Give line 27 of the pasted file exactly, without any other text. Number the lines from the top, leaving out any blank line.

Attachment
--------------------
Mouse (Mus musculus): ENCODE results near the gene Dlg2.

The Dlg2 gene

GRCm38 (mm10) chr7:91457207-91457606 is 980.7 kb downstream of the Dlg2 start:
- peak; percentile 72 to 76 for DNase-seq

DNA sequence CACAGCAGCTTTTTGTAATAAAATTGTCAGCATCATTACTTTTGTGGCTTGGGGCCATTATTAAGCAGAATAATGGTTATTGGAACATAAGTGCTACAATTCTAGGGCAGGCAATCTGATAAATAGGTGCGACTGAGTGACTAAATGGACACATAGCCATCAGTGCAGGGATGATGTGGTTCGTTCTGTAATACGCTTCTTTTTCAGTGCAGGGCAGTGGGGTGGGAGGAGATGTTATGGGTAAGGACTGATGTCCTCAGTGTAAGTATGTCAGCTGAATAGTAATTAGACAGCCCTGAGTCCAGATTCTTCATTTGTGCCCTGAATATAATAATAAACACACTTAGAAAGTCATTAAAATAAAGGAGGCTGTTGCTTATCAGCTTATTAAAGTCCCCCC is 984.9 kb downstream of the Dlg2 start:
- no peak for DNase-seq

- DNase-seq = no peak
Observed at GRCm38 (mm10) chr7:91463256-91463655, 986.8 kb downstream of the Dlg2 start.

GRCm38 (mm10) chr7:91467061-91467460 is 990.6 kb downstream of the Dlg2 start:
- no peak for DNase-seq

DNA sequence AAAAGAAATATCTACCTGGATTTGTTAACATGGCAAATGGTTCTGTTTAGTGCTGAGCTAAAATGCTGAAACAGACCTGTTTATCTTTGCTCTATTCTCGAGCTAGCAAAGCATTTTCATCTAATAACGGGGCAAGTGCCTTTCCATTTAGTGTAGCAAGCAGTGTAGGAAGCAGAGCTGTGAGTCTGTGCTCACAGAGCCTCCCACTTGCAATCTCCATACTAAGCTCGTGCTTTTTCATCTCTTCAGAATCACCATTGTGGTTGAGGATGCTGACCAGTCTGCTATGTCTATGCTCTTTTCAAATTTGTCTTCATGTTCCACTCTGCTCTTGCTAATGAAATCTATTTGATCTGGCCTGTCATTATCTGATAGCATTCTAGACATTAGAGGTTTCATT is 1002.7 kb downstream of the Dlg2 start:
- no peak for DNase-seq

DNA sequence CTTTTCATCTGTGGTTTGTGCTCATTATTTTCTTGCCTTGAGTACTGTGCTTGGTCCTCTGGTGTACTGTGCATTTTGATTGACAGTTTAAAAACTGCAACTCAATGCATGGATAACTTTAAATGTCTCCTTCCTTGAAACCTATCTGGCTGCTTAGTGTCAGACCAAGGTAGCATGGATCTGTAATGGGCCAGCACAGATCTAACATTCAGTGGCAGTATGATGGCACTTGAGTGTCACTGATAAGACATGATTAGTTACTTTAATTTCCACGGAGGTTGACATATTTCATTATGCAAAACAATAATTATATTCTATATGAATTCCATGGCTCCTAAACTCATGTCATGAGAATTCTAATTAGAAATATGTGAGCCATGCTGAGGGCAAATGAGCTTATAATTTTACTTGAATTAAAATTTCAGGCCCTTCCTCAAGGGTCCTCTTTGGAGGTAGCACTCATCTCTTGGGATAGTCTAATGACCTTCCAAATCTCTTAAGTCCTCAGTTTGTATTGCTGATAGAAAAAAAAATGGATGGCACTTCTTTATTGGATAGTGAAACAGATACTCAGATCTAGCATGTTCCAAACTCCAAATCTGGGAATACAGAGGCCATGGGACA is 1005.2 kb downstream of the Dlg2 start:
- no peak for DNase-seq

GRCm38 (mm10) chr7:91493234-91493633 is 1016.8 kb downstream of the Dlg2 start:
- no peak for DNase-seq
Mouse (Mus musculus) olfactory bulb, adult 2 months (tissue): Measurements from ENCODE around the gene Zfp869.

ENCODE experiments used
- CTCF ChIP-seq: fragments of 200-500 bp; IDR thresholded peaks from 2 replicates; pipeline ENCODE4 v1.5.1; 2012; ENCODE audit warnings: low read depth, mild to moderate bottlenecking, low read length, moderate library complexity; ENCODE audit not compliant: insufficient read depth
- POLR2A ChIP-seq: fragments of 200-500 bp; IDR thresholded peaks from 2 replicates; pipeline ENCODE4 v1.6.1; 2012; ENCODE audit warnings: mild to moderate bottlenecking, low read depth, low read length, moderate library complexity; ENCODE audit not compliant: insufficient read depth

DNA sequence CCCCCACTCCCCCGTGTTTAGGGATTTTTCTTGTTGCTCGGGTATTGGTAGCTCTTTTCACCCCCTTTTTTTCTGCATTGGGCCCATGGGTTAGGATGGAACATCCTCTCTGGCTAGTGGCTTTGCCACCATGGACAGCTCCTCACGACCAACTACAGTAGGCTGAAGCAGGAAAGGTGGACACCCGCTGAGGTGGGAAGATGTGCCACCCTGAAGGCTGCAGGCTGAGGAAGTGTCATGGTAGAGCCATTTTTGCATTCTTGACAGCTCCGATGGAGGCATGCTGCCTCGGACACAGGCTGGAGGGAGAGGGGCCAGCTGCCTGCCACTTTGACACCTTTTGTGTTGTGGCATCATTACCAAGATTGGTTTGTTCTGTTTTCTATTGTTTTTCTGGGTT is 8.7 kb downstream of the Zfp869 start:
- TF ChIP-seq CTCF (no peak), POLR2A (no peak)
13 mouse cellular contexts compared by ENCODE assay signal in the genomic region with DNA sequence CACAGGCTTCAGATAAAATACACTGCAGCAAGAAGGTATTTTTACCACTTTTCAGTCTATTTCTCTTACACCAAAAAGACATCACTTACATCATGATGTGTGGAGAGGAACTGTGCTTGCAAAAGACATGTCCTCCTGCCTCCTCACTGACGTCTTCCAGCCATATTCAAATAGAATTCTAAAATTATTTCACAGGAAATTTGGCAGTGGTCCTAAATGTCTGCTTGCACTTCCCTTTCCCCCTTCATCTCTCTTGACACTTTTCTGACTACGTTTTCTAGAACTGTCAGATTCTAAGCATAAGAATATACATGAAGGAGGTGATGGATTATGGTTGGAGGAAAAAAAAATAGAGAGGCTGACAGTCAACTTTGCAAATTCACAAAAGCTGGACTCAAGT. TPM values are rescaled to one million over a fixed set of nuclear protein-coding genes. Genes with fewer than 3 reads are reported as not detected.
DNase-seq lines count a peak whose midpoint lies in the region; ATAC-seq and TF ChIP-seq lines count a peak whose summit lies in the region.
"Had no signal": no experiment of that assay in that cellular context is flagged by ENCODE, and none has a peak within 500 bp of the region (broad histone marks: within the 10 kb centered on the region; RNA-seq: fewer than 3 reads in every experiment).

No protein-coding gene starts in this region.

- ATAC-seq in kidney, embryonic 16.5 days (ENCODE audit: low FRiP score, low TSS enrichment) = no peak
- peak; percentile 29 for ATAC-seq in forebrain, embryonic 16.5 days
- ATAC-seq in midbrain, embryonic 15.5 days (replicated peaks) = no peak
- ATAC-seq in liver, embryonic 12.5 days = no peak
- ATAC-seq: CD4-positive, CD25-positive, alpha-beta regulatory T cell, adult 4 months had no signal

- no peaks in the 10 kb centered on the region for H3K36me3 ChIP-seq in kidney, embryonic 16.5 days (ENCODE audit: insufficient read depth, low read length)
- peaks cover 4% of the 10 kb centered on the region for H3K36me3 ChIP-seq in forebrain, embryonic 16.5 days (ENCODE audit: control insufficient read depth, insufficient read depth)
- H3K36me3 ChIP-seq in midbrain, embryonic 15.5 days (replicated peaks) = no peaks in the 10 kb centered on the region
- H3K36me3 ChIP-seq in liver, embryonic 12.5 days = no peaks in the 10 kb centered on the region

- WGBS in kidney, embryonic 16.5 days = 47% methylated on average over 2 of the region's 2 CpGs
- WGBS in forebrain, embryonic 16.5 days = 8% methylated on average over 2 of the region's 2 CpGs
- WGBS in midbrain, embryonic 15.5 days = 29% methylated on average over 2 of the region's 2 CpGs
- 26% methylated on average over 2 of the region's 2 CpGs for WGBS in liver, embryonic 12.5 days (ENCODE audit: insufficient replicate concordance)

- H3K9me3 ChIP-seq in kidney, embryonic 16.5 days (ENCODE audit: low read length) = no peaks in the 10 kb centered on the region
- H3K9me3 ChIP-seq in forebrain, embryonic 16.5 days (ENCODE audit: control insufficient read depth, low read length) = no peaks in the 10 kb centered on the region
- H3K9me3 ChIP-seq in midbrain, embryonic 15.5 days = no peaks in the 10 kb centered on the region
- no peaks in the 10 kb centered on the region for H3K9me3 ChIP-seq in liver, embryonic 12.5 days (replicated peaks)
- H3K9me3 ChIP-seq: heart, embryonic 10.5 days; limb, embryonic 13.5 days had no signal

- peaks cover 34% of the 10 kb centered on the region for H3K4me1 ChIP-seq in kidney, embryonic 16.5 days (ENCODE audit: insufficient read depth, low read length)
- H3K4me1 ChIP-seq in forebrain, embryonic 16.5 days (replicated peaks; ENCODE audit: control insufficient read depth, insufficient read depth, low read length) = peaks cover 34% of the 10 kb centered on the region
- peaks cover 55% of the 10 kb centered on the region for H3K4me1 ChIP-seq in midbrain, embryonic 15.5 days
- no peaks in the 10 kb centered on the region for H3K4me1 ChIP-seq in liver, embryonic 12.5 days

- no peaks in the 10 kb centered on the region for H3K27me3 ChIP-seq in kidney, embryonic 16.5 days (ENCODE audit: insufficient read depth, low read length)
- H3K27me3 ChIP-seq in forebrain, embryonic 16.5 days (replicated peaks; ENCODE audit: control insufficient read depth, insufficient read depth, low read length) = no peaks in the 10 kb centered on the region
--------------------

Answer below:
- ATAC-seq in kidney, embryonic 16.5 days (ENCODE audit: low FRiP score, low TSS enrichment) = no peak